On this Labor Day weekend, baseball bogarts the bold ink. Yet with a 60-game season, sans September call-ups, our eyes are still adjusting to MLB's Twilight Zone motiff, courtesy of the coronavirus.
Still, it can't stop us from strolling down Memory Lane, and gazing at the more notable September call-ups in Mets history. One lovely thing about memories is they are invaluable and inviolable. Here are a few such memories, for the rather young and the pretty old.
5. Jorge Toca
We start with a guy who gets a spot here because he was not a one or a two, yet a three-time September call-up for the Mets. A Cuban defector who was 28 when he made his MLB debut on Sept. 12, 1999, Toca went 1-for-3 in limited action that September, and 3-for-7 with four RBI in his second cup of Joe the following fall. For those counting, that’s 4-for-10 (.400), but the party ended there for Toca; he actually got a call-up in April 2001, going 0-for-5 before being returned to Triple-A, and upon his return that September, he was 3-for-12 with one RBI. And that’s it for Jorge, who spent the next five years in Triple-A with six different organizations and one year in the Mexican League before hanging ‘em up. The ultimate cup of coffee (or three), but he’ll always have that three-run double off Javy Vazquez in 2000.
4. Gregg Jefferies
Following a trifects, we have our first twin call-ups for one player. On September 6, 1987, the highly-touted youngster was summoned for the proverbial cup of coffee. But in six at-bats Gregg Jefferies had three hits, including two RBI and a tidy .500 batting average. The first-round pick was called up more substantially in 1988, on that last great Mets club that was easily the best in the National League – one that went 100-62 and won the NL East by 15 games yet lost to the Dodgers in the NLCS, despite going 10-1 against L.A. during the regular season and outscoring them 49-18.
Jefferies played 29 games starting in late August, and batted .321 with six homers and 17 RBI. The Mets went 24-7 after his arrival, cruising to the NL East title. But Baseball America's two-time Minor League Player of the Year (1986 and 1987) didn't turn into the monster the Mets anticipated, hitting .258 in his first full season of 1989, and he would soon pinball around the sport, playing for six different squads in 13 years. He did reach two All-Star games before he retired in 2000, though – not exactly Darryl Strawberry, but no Sidd Finch, either.
3. Mike Jacobs
In 2005, in his first big-league at-bat, Mike Jacobs smashed a three-run homer off of Nats hurler Esteban Loaiza. (Sure, it was August 21, but close enough.) Jacobs landed like an asteroid, getting going 2-for-3 on August 23, and then the next night went 4-for-5 with two more bombs. In nine August games, Jacobs batted .310 with a .429 on-base percentage, helping the Mets to a 6-3 mark. September was equally fruitful, as the rookie first baseman batted an identical .310, launching seven more homers and posting 14 RBI in 21 games.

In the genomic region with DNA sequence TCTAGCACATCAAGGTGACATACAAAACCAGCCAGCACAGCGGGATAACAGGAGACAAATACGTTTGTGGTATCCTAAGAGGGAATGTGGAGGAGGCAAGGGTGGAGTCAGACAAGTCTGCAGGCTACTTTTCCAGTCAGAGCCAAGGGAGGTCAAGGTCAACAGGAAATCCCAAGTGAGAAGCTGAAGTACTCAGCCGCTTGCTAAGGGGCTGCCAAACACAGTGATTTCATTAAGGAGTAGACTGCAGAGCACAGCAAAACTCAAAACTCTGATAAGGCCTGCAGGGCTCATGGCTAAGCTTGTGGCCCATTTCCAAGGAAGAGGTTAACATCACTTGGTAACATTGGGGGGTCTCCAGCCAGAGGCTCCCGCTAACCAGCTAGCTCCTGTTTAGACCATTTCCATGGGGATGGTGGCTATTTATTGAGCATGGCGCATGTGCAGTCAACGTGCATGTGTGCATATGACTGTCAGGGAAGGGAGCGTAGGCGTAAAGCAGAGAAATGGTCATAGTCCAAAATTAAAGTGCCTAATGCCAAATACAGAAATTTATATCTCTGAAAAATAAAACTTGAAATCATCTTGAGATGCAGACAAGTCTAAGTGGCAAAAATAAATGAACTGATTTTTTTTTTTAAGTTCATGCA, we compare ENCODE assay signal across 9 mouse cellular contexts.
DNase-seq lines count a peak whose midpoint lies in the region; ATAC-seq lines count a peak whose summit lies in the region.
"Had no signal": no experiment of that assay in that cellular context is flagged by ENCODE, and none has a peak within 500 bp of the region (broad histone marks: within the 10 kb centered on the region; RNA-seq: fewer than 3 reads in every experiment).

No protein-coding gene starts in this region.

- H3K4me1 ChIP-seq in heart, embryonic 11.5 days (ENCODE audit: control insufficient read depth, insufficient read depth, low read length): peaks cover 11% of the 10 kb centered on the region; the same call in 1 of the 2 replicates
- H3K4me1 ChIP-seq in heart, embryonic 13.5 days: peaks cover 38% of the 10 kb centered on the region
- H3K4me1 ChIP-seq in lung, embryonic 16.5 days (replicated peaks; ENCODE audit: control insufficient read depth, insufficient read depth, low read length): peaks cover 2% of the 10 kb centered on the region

In 30 total games, Jacobs belted 11 homers, placing him seventh on the club for the season. Had he hit two more, he would have only trailed Carlos Beltran, Mike Piazza, David Wright, and Cliff Floyd. But unlike some luminaries listed here, who blossomed into stellar careers, Jacobs was literally a great call-up for the time he was called up. He did not mushroom into a superstar, with way too many holes in his strike zone. But for 30 games he was the most lethal hitter on a Wild Card contender with a Hall of Famer (Piazza) and perhaps a future Hall of Famer (Beltran).
2. Mookie Wilson
On September 2, 1980, the second-round pick from the 1977 draft made his debut against the Dodgers. Wilson, instantly plugged into leadoff spot in a lost season, batted .268 with seven steals. His 20.8 WAR over 10 seasons with the Mets is No. 1 all-time among players who made their maiden start in September. Wilson was also a great clubhouse guy and one of those guys who actually loved the game, and his glee for the game was infectious down the dugout. Also, if memory serves, he hit some dribbler down the first base line at Shea Stadium one night in October 1986...at a guy named Buckner.
1. Nolan Ryan
On September 11, 1966, the 19-year-old fireballing rookie fanned his first batter, Braves pitcher Pat Jarvis, in the sixth inning of a 6-1 loss. And from there, Ryan's resume is so astonishing, you'd think he pitched during the dead ball era. He was an eight-time All-Star, won two ERA titles, led his league in strikeouts 11 times, and lapped the competition when he finished with over 5,700 strikeouts (including a record 383 K's in 1973). He's equally ahead of the pack with seven no-hitters, and was still throwing gas into his late-40s. Both his bionic arm and flawless delivery kept him from the trainer's table and surgeon's scalpel for an astonishing 27 tears, and even at 73 he tells us on TV that he still brings it and only needs Advil to ice it. Unfortunately, he wasn’t a career Met, as in the worst trade this side of Seaver, Ryan (plus three other players) got shipped to the California Angels in 1971 for Jim Fregosi.